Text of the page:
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Magento 2: uiElement Name and NS Defaults


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The name and ns defaults

#File: vendor/magento/module-ui/view/base/web/js/lib/core/element/element.js
defaults: {
    /* ... */
    name: '',
    ns: '${ $.name.split(".")[0] }',    
    /* ... */

are another pair of defaults that don’t make a lot of sense in the context of a traditional programming object system. Like the provider default, the name default is most often set by the Magento_Ui/js/core/renderer/layout module from server side rendered JSON.

#File: vendor/magento/module-ui/view/base/web/js/core/renderer/layout.js
function initComponent(node, Constr) {    
    var component = new Constr(_.omit(node, 'children'));
    registry.set(, component);

For the full details of how this works you’ll need to work your way through the UI Component series.

As for the purpose of the name element – it’s to uniquely identify a component in the uiRegistry. You can also see where Magento actually registers a component in the initComponent function above

#File: vendor/magento/module-ui/view/base/web/js/core/renderer/layout.js

registry.set(, component);

Because a component’s name uniquely identifies it in the uiRegistry, there’s many features of the uiElement system that end up treating the name as though it were a unique identifier. For example, in the recently discussed localStorage abstraction’s configuration we learned that Magento uses the object’s name to build a namespace in the browser’s localStorage store.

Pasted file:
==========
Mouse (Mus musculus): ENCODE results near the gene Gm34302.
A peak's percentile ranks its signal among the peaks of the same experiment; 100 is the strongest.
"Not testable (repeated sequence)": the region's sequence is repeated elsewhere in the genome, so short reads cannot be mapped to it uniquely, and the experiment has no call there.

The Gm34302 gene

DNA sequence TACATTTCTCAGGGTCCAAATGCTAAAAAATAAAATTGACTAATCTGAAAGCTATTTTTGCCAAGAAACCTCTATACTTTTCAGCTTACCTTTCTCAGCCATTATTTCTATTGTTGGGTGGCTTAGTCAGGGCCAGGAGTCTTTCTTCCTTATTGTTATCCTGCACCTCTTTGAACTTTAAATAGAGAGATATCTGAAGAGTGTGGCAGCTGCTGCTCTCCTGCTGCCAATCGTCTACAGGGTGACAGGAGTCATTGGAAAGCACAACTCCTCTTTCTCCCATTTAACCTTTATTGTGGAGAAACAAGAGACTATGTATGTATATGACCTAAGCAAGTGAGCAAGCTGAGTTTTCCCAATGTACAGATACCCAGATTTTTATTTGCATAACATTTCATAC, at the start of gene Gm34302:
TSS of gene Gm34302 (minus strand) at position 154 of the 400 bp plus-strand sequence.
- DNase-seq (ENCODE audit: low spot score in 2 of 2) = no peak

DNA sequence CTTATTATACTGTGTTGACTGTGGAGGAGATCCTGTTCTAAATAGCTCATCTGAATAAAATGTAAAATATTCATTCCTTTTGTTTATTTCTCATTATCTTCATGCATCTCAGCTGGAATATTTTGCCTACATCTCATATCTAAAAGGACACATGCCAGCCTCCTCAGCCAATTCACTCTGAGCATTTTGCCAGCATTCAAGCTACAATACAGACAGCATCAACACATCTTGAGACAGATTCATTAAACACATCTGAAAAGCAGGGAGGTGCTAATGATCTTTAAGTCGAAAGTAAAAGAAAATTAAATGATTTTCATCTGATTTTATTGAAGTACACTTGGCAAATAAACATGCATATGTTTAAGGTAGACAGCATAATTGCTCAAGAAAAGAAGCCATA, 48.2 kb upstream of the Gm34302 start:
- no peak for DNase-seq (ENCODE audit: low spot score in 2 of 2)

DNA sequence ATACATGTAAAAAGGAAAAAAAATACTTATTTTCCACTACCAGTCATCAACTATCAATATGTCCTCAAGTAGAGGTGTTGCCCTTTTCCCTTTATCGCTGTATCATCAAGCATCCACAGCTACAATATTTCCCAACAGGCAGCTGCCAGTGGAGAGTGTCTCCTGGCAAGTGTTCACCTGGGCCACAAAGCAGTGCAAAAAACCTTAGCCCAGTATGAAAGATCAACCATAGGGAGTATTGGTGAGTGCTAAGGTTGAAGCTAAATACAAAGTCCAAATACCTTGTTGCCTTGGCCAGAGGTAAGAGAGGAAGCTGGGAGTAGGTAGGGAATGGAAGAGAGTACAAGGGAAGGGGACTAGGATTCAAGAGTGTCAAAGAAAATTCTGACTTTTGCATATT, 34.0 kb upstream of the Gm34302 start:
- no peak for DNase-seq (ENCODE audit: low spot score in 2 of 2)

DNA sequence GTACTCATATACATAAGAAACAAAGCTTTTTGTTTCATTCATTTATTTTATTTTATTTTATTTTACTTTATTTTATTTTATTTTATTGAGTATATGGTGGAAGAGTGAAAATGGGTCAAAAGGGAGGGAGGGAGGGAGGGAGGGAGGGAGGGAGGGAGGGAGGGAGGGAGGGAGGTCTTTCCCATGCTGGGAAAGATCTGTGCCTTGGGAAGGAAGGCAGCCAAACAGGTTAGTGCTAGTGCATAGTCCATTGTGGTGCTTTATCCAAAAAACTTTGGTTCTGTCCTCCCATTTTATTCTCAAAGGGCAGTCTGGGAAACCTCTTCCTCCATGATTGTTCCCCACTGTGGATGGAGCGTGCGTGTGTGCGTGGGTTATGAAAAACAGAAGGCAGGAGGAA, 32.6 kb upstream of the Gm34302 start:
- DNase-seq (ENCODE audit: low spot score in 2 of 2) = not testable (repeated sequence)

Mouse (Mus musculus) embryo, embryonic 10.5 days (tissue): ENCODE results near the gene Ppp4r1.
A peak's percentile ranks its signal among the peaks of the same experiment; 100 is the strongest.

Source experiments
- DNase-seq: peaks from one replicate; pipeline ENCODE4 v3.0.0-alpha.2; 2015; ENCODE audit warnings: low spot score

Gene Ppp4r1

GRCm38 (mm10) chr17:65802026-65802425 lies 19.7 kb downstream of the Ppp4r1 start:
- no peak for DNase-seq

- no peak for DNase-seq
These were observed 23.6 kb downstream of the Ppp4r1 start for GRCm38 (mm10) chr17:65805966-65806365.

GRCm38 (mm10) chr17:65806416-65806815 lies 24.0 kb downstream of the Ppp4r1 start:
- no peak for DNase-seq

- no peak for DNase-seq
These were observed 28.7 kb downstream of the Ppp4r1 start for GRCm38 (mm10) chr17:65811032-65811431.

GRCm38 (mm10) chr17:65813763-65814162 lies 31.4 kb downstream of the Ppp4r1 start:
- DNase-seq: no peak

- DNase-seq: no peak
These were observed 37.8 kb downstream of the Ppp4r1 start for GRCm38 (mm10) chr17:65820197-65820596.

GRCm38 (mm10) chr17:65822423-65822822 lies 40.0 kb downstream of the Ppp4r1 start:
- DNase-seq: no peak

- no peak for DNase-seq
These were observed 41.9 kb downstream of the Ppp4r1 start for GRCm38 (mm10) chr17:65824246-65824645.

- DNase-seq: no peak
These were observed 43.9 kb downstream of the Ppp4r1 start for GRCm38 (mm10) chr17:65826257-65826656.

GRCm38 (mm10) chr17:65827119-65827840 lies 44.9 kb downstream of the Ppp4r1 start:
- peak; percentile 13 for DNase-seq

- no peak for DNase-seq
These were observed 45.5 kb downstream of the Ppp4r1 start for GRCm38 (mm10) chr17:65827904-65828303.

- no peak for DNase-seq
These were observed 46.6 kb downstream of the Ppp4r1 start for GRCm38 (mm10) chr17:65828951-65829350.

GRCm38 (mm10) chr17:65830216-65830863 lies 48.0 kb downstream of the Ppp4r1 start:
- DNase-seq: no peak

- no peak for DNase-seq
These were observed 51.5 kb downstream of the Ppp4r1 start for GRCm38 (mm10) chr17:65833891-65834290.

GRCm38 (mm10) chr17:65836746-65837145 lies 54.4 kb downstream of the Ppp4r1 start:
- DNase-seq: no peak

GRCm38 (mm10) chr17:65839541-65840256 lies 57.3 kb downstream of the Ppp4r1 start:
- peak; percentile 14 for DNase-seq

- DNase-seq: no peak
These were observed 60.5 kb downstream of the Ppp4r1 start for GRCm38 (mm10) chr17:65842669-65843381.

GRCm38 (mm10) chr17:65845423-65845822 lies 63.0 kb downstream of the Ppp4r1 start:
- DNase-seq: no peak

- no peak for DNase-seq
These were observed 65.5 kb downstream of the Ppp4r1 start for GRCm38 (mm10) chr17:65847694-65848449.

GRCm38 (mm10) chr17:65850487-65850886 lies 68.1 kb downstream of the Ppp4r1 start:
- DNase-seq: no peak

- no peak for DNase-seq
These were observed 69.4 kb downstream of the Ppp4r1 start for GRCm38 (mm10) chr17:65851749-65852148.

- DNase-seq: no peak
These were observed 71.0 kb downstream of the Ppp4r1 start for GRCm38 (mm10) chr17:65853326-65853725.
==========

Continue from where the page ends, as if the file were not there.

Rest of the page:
#File: vendor/magento/module-ui/view/base/web/js/lib/core/element/element.js
storageConfig: {
    provider: 'localStorage',
    namespace: '${ $.name }',
    path: '${ $.storageConfig.provider }:${ $.storageConfig.namespace }'

The NS Defaults

The ns defaults (short for namespace) uses an ES6 template literal to pluck the first portion of a component’s name

ns: '${ $.name.split(".")[0] }',    

So, if your component’s server side rendered name is, then the ns will be customer_listing. The ns defaults was introduced in the 2.1.x branch, and appears to be the result of a few different RequireJS modules needing to search the tree of UI Components from the top level node.

While name and ns are pretty straight forward properties to understand, here’s why they “don’t make a lot of sense in the context of a traditional programming object system”. Consider the following program

//normally you'd grab  `uiElement` via `define` dependencies
UiElement = requirejs('uiElement');

//create a new constructor function for our own object type
OurConstructorFunction = UiElement.extend({

//instantiate two objects    
o1 =  new OurConstructorFunction;   

o2 =  new OurConstructorFunction;    

//two different objects 
console.log(o1 === o2);

//have the same name
console.log( ===;

This is a pretty “Programming 101” thing – all we’re doing is instantiating a couple of objects from a constructor function (think “class” instead of constructor function if you’re coming from another language). However, because the name isn’t unique, uiElement object features that rely on the name being unique won’t work correctly. It’s also the sort of “won’t work correctly” that includes silent failures and data integrity problems.

The problem here seems to be an early design decision (or lack thereof) that bound uiElement objects too tightly with with the uiRegistry. At this point it’s probably too late (for Magento) to untie these systems, so we’ll just need to solider on. Just keep this in mind if you’re trying to use uiElement objects as a rational programming system.

Copyright © Alan Storm 1975 – 2017 All Rights Reserved

Originally Posted: 29th November 2016